One thing that bothers me about all the discussion on this subject is that almost every article says it has been eliminated in the wild because it produces a lack of coordination and is a hindrance to survival. Huh? Seriously? I have always been under the impression that there were many gaited mustangs? I have no personal experience in this area it was just one of those things I thought I knew. In her heyday Jerry was a pretty good cow horse. When boxing or cutting a cow I distinctly remember her gaiting along beside the calf until she buried her butt in the ground and spun around to turn with them. She was and is an extremely quick and agile horse that is not at all deterred by her gaiting.
Unfortunately I have not been able to find any information other this one study. Apparently nobody else breeds non gaited horses hoping for gait so there isn’t much information about it. After all of that I really don’t have anymore answers than I did before. I will keep looking and maybe find enough for another post that only my mom and I will find to be of any interest.
How does one ever decide? I mean look at them:**
I love this guy, his build his color, his bloodlines are good. Maybe not exactly what I’m looking for. So he’s close but maybe not the perfect man, stud whatever.
I have loved Unconventional since he was for sale as a baby. I wanted him soooo bad. The Silver dapple color is pretty cool and he looks so much like Coyote. Ok maybe a bit better built, just the neck, but they do look a lot alike. His bloodlines are somewhat similar to the first stud on the topside but still not as cow/ranch bred as I would like and I want a cow horse first and foremost.
I saw Moab in person at a ride at Fort Robinson he was stunningly gorgeous. And so very strongly gaited. The owner rode him for the first time on those steep hills in a group of horses and survived. I would say barely but I think it was that whole Morgan thing where they look insane but don’t feel bad when you are riding them. I rode a youngster that belonged to the same people. It was a tiny scrawny two year old I think, maybe a foot wide with thirty days training by a guy who charged a hundred dollars a month. You get what you pay for I usually say, I was charging considerably more at the time. I loved the horse it was quiet smooth and level headed, tons of fun to ride even if it didn’t know anything, sold me on their breeding. Plus he is bred the same on top as Jerry and she’s such a good little horse. So why am I not more serious about him? I really don’t know.
Good bloodlines, great show record. A little thick through the throat latch. I like a nice coppery chestnut. I’ve admired him for a long time would’ve crossed him on Jerry in a heartbeat.
Nice looking horse, cool color, great bloodlines. I’ve always thought Chingadero was fascinating. Lots of good western breeding plus they are close to us, relatively. Not that it matters with AI.
And why am I checking out all these good looking guys?
It’s all because of this good looking girl. She’s bred pretty well, nicely built, strongly gaited, smart, opinionated, fun to ride, don’t know what she’s like on a cow. If she were to have a colt next year the youngest human child would be a year. By the time the foal would be old enough to start 8 would be four. Maybe I would be in a position to start a colt. I am definitely not right now. In a perfect world The Goblin Child could have Onna for hers, 8 could ride Coyote and I would have a youngster. Would it be easier to just buy something ready to start when the time comes? Probably.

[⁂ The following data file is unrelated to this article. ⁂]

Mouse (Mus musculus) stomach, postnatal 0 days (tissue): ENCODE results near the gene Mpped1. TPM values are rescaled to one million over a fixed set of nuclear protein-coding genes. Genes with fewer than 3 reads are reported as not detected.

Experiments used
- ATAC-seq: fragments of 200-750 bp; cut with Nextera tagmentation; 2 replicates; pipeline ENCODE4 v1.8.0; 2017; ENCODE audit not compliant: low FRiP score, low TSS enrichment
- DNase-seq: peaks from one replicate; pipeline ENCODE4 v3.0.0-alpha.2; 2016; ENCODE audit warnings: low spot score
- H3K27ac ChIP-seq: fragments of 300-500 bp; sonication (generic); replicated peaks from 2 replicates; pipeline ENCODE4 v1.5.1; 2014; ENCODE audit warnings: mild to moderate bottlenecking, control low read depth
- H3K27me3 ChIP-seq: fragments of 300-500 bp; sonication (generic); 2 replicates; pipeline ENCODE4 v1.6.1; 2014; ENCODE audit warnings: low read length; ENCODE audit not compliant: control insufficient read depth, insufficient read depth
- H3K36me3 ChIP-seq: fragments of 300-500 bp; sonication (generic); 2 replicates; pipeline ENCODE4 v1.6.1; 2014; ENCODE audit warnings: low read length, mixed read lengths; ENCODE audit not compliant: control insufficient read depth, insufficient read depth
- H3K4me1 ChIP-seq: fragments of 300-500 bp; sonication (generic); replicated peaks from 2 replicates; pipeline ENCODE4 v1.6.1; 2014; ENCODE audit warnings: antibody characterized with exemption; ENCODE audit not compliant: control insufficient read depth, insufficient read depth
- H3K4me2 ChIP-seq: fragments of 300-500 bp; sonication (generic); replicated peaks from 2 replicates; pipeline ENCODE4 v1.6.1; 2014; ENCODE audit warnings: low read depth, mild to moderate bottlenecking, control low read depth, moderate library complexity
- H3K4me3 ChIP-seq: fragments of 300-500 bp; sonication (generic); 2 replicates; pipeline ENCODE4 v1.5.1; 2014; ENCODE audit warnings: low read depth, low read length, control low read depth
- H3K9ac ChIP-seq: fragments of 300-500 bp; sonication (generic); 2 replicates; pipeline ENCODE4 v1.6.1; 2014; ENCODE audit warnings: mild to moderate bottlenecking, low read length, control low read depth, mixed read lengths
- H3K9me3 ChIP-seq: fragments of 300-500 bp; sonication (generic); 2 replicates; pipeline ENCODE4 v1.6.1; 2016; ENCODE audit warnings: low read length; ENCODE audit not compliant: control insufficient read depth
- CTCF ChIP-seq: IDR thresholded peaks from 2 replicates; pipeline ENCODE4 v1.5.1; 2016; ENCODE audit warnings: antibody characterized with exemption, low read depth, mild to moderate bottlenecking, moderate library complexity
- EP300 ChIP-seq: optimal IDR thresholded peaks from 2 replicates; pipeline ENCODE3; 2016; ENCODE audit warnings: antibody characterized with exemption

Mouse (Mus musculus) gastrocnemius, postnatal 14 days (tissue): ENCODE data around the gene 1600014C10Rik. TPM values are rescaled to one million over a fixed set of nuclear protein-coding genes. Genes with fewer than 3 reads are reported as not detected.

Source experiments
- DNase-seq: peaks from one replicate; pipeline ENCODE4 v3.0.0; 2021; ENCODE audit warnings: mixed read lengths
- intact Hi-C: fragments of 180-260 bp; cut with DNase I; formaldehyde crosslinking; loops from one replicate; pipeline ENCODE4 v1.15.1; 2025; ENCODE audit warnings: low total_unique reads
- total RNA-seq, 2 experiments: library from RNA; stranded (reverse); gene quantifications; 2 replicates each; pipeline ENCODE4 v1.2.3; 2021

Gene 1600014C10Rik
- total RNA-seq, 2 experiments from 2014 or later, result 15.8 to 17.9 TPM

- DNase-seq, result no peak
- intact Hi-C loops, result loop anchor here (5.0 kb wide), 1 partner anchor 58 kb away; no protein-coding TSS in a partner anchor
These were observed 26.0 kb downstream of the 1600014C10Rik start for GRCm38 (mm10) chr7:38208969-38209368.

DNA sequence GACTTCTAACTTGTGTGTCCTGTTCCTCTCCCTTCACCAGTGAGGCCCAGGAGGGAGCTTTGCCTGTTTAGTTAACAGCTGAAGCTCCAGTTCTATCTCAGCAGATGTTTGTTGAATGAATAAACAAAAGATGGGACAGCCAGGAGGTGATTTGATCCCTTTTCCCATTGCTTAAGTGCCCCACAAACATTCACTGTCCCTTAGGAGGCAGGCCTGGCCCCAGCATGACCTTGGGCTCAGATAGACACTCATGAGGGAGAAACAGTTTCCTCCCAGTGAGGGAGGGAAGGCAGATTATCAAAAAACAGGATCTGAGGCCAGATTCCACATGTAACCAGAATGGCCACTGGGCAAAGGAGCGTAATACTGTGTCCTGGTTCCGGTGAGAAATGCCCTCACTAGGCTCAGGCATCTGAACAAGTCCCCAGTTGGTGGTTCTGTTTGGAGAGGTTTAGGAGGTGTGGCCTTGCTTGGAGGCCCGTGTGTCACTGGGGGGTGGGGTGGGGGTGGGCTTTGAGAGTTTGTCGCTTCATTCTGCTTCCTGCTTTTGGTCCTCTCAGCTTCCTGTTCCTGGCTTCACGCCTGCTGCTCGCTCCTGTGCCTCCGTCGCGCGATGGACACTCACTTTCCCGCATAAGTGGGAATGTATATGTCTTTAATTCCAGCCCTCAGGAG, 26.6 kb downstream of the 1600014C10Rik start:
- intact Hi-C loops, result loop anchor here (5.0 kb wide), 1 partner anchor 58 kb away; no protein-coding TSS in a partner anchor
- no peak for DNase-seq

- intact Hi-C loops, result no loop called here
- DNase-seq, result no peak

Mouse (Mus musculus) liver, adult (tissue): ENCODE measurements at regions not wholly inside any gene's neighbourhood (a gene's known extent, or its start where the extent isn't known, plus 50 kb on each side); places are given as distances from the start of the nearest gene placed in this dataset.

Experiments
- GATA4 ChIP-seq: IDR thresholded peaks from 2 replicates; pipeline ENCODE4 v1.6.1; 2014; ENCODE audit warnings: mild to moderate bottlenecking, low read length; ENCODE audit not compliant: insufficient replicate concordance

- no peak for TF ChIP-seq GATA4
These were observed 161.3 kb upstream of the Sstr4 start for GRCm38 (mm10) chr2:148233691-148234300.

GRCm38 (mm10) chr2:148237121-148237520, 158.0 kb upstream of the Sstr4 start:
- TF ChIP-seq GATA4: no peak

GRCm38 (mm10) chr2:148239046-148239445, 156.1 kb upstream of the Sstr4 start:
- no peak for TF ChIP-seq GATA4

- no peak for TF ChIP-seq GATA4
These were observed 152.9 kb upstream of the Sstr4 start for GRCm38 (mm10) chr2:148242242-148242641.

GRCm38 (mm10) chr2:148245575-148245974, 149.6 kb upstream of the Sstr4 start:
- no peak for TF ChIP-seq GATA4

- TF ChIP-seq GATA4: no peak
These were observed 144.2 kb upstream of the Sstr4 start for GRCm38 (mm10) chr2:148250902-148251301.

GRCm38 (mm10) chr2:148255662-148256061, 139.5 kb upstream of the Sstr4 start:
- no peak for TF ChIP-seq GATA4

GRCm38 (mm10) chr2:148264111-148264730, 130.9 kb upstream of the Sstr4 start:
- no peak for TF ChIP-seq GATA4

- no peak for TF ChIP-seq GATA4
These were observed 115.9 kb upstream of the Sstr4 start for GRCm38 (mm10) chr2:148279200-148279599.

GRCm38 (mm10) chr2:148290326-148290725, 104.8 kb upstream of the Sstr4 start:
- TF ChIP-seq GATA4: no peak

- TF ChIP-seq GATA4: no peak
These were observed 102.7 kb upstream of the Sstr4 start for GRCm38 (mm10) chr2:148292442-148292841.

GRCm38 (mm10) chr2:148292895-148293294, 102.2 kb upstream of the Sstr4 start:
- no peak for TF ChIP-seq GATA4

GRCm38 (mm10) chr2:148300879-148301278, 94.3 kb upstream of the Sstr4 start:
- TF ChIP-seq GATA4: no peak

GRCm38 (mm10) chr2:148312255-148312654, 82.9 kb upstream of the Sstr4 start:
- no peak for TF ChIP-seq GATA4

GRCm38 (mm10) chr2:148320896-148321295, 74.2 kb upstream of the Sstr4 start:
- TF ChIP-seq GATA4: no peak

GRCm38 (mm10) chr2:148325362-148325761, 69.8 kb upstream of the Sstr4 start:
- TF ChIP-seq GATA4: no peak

The two times I have bred mares it has been disastrous. First was Grace and her beautiful bay based grey stud colt. Beautiful and dead by nightfall. Then, if possible even worse, was Nev. He was perfect, gorgeous and sweet and fun to ride for one whole summer. Do I really want to do this again?
Yes, of course. I’m a glutton for punishment.
So which is my choice? How does one decide when there are so many beautiful studs to choose from? Close your eyes and pick? flip a coin? From even this small selection not one of them would be a bad choice and there are so many others just as good. It’s enough to make your head explode.
I chose the last one. Still working on the details and she’s not bred yet, only time will tell if it works out. I hate to even say anything about it until the whole thing is said and done. Afraid I will curse it.
Looking at their pictures next to each other here I think they are built just alike.
**To my darling husband, you know that if I’m checking out anything of the male variety other than you it’s got to be a horse right?
What does one write about a baby? Especially one who is sweet and healthy and sleeps well? Someday he will get old enough to read this, not that he will want to but he could, and he will be so hurt that I never say anything about him. I talk about his sister all the time. I even talk about the new horse more than I do him, poor guy.
So I will try. The darling boy has only been getting up once at night for quite a while now and then he’ll sleep till almost seven. When he does wake up he doesn’t immediately start screaming like certain other children I could mention did. He snuffles quietly, or should I say snorts and roots about loudly? He does eat like a horse.
Boys are way more fun to dress than I thought they would be. Of course who knew that I of all people would enjoy dressing a girl either? When I dress him all cute to go somewhere it never fails he doesn’t leave the car seat. If I leave him in pajamas he’s out the whole time with everyone looking at him.
He snored all the way through his first time to church. Ate, burped and cried through his second. He doesn’t do any better at that than his sister.